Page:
Google Hires Eli Lilly Veteran for CFO Role as it Embraces Shift Towards AI


As (NASDAQ:GOOG, NASDAQ:GOOGL) moves towards including AI technology into its services, its parent company, Alphabet, is bringing in a new CFO.

Anat Ashkenazi, who has been with the pharmaceutical giant Eli Lilly (NYSE:LLY) for 23 years, will become the new Chief Financial Officer and Senior Vice President of Google and Alphabet at the end of next month, according to an announcement made by the tech company on Wednesday.

This transition is happening at an important time for Google. The company, which is worth over two trillion dollars, is very focused on using the excitement and capabilities of generative AI. It is putting a lot of money into data centers and infrastructure, and it is updating its key products to make sure it is a leader in the growing AI market. Google is known for being the best at digital advertising, and it wants to be the leader in the next era of computing.

Ashkenazi’s time at Eli Lilly was marked by a lot of growth. The company’s share price has gone up by almost 700% in the last five years. Some of Eli Lilly’s recent new products include Mounjaro and Zepbound, which are drugs that are becoming more popular because they can lower blood sugar and help people lose weight.

Ruth Porat, who has been Google’s CFO since 2015, was promoted to President and Chief Investment Officer last year. She is now in charge of investments in Other Bets, as well as regulatory and international expansion matters.

Google’s shares went up by 0.9% on Wednesday after the announcement was made.

This year has seen a lot of competition to make new software that is based on large language models. This comes after a time of uncertainty and changes for Google and other big tech companies.

During the pandemic, investors put a lot of money into tech companies. But as the economy started to open up again, inflation went up to record highs. The Federal Reserve’s actions to tighten things up hurt the tech sector at first, leading to widespread layoffs and big financial problems.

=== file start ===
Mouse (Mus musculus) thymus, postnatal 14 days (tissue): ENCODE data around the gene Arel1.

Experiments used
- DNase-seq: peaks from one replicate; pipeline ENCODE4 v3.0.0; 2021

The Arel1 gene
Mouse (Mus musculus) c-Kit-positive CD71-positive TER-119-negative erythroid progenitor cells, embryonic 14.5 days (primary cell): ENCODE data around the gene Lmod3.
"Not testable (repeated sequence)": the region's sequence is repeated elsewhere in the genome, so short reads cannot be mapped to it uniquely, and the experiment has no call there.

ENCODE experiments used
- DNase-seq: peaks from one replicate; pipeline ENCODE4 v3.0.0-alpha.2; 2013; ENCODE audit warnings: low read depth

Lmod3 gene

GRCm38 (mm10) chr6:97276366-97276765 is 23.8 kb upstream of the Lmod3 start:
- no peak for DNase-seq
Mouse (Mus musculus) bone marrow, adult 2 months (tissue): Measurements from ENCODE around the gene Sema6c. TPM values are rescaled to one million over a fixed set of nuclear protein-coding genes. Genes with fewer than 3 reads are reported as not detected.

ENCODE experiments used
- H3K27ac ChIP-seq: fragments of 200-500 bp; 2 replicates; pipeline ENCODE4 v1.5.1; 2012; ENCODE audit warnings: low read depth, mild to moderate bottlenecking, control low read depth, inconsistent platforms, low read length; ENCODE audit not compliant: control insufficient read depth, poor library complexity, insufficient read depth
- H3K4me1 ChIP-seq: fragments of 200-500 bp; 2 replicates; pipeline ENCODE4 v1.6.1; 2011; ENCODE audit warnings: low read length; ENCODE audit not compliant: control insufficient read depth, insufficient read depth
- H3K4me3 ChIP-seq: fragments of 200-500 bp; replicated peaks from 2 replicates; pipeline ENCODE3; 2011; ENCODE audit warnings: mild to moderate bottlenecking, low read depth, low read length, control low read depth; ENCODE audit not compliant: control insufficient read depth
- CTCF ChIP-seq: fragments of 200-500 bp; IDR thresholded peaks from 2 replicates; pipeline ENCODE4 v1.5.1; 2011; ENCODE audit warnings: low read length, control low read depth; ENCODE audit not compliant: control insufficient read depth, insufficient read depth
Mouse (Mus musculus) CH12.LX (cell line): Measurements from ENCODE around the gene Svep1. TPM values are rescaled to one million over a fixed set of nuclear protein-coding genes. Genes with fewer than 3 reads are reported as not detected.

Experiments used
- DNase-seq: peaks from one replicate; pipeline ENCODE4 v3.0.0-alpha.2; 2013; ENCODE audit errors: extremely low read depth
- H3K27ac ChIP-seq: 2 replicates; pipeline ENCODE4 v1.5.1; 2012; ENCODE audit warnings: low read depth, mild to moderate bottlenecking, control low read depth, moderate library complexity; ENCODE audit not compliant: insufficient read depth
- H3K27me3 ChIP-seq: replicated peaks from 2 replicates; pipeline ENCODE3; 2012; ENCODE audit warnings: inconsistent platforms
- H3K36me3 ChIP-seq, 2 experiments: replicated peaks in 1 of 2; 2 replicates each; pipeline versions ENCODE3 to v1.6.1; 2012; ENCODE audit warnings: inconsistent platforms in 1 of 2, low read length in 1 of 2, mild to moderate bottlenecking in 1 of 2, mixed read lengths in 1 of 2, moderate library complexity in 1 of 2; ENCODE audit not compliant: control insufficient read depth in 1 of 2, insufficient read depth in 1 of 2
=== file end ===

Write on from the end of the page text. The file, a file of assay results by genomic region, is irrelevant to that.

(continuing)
However, the excitement about AI’s potential has brought new life to the tech industry, giving Ashkenazi both big opportunities and big challenges.

Google was first seen as falling behind after OpenAI’s ChatGPT came out, but it has since come out with a lot of AI services for businesses and consumers. However, there have been some setbacks.

Some of Google’s newest AI features didn’t work well, which led to criticism and gave competitors an advantage. For example, at a big event last year, Google’s chatbot Bard gave wrong information about a NASA space telescope, which caused the company to lose $100 billion in market value. More recently, users of Bard’s successor, Gemini, have said that it shows historical figures in inaccurate or unexpected ways. Last month, Google’s new AI Overviews search tool also gave wrong or silly answers to some questions.

A big challenge for Ashkenazi will be finding ways to make money from these AI tools while also protecting Google’s core search business, which could be at risk as more people use AI services.

Despite recent setbacks, many people think that Google is in a good position to benefit from the shift to AI. The company reported strong quarterly results in April and made shareholders happy with a new cash dividend and a big stock buyback program, which has helped its shares go up by more than 25% this year.